Chapter 1: Section 3: Experimental Research
Starting from the general and moving to the more specific, the first concept we need to discuss is Theory. A theory can be defined as a “general principle proposed to explain how a number of separate facts are related.” In other words, a theory is an “idea about a relationship.” In order to test whether a theory is correct or not, we need to do research. Theories are stated in general terms, so we need to define more accurately what we will be doing in our experiment.
o Independent Variable (IV) – the variable that is manipulated by the experimenter (input variable)
o Dependent Variable (DV) – the outcome variable (results of the experiment)
By defining our variables that we will use to test our theory we derive at our Hypothesis, which is a testable form of a theory.
As an example of this, lets say that we have a theory that people who drive sports cars are more aggressive in theory interactions with others. Our independent variable would be the type of car you drive (sports, sedan, SUV, etc.). Our dependent variables, the outcome of our research, would be aggression. We would need to further define aggression so that it is something we can test such as speeding or cutting other people off in traffic. We now have the basics of our very simple experiment and can write our Hypothesis: People who drive sports cars drive over the speed limit more frequently than people who drive other types of cars.
Now we’ve got a hypothesis which is the first step in doing an experiment. Before we can continue, however, we need to be aware of some aspects of research that can contaminate our results. In other words, what could get in the way of our results in this study being accurate. These aspects are called research biases, and there are basically three main biases we need to be concerned with.
· Selection Bias – occurs when differences between groups are present at the beginning of the experiment.
· Placebo Effect – involves the influencing of performance due to the subject’s belief about the results. In other words, if I believe the new medication will help me feel better, I may feel better even if the new medication is only a sugar pill. This demonstrates the power of the mind to change a person’s perceptions of reality.
· Experimenter Bias – The same way a person’s belief’s can influence his or her perception, so can the belief of the experimenter. If I’m doing an experiment, and really believe my treatment works, or I really want the treatment to work because it will mean big bucks for me, I might behave in a manner that will influence the subject.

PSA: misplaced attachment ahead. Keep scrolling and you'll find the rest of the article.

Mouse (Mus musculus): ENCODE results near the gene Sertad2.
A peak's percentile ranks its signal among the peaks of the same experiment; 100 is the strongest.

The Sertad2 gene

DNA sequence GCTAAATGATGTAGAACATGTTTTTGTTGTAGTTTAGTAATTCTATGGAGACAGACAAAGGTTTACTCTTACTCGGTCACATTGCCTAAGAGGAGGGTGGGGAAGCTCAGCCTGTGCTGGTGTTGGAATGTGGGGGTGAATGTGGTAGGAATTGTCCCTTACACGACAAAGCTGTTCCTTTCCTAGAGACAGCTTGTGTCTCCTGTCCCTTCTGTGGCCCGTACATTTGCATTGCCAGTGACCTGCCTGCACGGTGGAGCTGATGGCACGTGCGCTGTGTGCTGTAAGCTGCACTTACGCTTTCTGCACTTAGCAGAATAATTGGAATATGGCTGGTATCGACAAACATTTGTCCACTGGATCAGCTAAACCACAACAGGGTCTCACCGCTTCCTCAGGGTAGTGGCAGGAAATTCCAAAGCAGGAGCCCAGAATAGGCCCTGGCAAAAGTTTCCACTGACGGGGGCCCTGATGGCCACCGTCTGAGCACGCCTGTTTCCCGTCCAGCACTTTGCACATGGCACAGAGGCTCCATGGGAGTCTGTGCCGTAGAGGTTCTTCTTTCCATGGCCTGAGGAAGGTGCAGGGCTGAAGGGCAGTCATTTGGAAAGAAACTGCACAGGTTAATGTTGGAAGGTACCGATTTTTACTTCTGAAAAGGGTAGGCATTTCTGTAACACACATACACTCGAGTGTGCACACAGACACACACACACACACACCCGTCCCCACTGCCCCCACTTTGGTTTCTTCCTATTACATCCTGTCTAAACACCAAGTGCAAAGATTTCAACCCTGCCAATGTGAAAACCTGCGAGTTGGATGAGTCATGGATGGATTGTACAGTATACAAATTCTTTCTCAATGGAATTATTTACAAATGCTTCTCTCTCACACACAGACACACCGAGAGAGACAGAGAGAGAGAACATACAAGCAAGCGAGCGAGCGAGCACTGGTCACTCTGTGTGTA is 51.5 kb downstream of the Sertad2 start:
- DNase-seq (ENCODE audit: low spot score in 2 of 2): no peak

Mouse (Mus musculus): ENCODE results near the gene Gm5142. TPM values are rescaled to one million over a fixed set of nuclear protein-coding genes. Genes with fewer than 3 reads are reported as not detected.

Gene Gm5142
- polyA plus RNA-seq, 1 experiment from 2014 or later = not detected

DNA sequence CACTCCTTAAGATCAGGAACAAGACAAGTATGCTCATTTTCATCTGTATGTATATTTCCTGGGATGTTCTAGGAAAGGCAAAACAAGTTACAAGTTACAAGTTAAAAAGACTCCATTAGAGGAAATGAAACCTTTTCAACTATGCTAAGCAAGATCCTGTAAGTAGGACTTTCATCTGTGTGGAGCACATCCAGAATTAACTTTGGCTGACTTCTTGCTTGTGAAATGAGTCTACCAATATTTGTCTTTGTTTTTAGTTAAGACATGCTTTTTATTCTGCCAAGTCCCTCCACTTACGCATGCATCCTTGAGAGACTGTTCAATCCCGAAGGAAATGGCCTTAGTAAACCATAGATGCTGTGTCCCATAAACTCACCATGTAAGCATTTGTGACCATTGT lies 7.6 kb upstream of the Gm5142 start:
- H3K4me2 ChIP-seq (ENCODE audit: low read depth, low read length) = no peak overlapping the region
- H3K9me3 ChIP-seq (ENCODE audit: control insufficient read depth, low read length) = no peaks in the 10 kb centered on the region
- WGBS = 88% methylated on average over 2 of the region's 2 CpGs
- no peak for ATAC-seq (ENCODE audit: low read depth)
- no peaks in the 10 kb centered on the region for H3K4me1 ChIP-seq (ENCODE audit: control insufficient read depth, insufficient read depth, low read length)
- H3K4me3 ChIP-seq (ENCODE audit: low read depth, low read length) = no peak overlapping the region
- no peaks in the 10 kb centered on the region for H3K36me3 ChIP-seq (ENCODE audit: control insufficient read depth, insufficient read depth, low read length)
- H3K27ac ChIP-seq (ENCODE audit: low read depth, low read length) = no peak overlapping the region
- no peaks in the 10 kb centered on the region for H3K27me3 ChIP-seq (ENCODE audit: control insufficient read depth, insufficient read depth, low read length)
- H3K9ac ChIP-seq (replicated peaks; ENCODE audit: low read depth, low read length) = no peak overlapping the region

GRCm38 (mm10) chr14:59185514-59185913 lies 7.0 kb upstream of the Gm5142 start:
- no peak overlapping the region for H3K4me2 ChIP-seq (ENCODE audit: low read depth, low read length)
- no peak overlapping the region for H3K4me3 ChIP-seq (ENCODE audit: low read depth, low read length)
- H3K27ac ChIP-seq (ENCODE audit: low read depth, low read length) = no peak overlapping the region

Controlling for Biases
After carefully reviewing our study and determining what might effect our results that are not part of the experiment, we need to control for these biases. To control for selection bias, most experiments use what’s called Random Assignment, which means assigning the subjects to each group based on chance rather than human decision. To control for the placebo effect, subjects are often not informed of the purpose of the experiment. This is called a Blind study, because the subjects are blind to the expected results. To control for experimenter biases, we can utilize a Double-Blind study, which means that both the experimenter and the subjects are blind to the purpose and anticipated results of the study.
We have our hypothesis, and we know what our subject pool is, the next thing we have to do is standardize the experiment. Standardization refers to a specific set of instructions. The reason we want the experiment to be standardized is twofold.
First, we want to make sure all subjects are given the same instructions, presented with the experiment in the same manner, and that all of the data is collected exactly the same or all subjects. Second, single experiments cannot typically stand on their own. To really show that are results are valid, experiments need to be replicated by other experimenters with different subjects. To do this, the experimenters need to know exactly what we did so they can replicate it.